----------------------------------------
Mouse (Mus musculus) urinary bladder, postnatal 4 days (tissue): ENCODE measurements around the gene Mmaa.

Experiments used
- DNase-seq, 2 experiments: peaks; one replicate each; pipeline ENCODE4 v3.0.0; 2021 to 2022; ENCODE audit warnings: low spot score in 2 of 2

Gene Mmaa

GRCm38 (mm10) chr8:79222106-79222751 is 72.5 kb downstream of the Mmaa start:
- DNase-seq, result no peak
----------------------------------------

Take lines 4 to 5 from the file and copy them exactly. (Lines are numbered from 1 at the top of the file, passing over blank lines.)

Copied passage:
Gene Mmaa

GRCm38 (mm10) chr8:79222106-79222751 is 72.5 kb downstream of the Mmaa start: